Interests and emotions in negotiations

When two parties first begin to negotiate, there’s a blank slate. Each party focuses on the issues in an attempt to, in light of their negotiating power, trade away those issues that are less important to them in exchange for getting what they want with regards to those issues that are more important to them. The exchange is primarily interest-based.

However, as a negotiation progresses, emotions emerge.

If each party is respectful of the other, they may feel good and continue the negotiation even if their ranges of acceptable outcomes seem unlikely to overlap.

On the other hand, if one party is repeatedly conceding ground, they begin to feel bad. Similarly, if a party feels like their good intentions are being abused, they also begin to feel bad.

The negotiation develops an emotional history which becomes an important determinant of the negotiation’s outcome, beyond that suggested by a purely interest-based approach.

Depending on the emotional history of the negotiation, one or more parties may take actions contrary to their own interest in order to prevent their counterpart from getting what they want. In other words, they might trade away their interests in order to not trade away their perceived fairness of the eventual outcome.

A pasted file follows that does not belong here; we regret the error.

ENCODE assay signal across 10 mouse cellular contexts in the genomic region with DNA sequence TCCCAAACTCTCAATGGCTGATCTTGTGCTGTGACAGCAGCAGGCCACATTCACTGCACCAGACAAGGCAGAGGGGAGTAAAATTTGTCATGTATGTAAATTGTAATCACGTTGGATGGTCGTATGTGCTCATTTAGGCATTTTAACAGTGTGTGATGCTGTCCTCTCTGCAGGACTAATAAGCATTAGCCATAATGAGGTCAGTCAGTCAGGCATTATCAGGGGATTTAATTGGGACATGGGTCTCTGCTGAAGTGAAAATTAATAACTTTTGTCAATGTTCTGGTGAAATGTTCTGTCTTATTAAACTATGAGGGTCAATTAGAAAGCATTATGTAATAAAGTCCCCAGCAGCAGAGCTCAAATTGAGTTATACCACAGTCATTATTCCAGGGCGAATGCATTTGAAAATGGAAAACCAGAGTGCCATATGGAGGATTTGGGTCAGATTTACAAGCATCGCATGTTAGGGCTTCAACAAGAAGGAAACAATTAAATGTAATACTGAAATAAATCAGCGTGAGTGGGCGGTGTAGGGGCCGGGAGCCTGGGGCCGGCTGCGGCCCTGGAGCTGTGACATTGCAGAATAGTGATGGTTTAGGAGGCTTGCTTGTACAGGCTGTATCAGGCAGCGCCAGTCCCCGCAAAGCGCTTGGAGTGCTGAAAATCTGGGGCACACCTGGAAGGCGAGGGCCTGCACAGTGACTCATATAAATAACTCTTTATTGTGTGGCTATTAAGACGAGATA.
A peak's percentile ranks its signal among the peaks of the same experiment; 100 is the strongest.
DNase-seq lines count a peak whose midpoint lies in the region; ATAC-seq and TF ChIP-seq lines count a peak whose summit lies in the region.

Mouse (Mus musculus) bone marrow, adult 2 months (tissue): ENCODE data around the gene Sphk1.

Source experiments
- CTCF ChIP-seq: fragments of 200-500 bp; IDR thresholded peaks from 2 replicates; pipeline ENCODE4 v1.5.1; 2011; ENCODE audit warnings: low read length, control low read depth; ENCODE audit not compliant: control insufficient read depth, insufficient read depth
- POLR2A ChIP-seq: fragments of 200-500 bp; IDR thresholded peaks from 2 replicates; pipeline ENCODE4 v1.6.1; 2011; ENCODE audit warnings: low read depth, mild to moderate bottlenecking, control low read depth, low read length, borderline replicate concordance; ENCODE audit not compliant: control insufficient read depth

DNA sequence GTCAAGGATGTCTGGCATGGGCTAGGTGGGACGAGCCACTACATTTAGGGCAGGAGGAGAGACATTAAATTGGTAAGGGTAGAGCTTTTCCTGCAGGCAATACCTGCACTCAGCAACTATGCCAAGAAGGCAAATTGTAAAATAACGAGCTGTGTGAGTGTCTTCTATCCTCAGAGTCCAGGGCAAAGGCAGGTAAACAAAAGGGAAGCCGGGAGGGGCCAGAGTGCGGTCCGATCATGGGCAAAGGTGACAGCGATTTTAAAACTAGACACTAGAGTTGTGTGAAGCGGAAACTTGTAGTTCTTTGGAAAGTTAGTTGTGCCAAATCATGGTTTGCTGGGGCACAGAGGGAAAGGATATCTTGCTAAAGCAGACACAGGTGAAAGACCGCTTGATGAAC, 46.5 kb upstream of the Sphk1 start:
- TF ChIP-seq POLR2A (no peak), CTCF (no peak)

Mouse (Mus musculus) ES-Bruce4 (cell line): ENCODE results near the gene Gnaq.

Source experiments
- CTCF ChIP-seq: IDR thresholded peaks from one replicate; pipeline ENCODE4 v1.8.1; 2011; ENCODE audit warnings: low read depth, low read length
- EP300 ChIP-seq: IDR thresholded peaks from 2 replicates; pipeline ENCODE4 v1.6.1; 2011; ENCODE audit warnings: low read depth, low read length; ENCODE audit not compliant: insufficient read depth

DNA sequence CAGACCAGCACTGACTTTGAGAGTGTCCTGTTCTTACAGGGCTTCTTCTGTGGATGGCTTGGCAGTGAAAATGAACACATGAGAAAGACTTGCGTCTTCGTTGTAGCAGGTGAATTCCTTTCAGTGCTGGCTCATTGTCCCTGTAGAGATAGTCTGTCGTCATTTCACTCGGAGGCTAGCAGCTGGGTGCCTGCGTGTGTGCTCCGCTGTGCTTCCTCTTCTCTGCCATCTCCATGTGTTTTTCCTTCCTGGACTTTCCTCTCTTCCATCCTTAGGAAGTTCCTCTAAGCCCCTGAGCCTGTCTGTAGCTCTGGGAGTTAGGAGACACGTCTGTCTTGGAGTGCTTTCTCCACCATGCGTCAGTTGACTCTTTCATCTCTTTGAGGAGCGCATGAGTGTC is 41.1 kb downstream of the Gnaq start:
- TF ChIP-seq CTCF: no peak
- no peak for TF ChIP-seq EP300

They may also refuse to budge on what is actually a relatively less important issue to them in order to get back at their counterpart for their actions on a more important issue.

At the extreme, since a party’s negotiating style is a signal for how they will act post-negotiation, a party might leave the table due to the emotional layer of the negotiation, even after securing an outcome that is otherwise in line with their interests.

In order to not let the emotional layer of a negotiation get in the way of an otherwise mutually beneficial partnership, it’s useful to keep two principles in mind:

  1. Treat your counterpart as you would like to be treated
  2. Communicate kindly

Acting in line with these maxims isn’t easy in the heat of a negotiation. And they don’t guarantee that you’ll reach a mutually satisfying outcome.

However, if you’re able to act in line with them, they go a long way in ensuring that the outcome that you do reach reflects the interests rather than the emotions of both parties.

Originally published at Thoughts of a VC.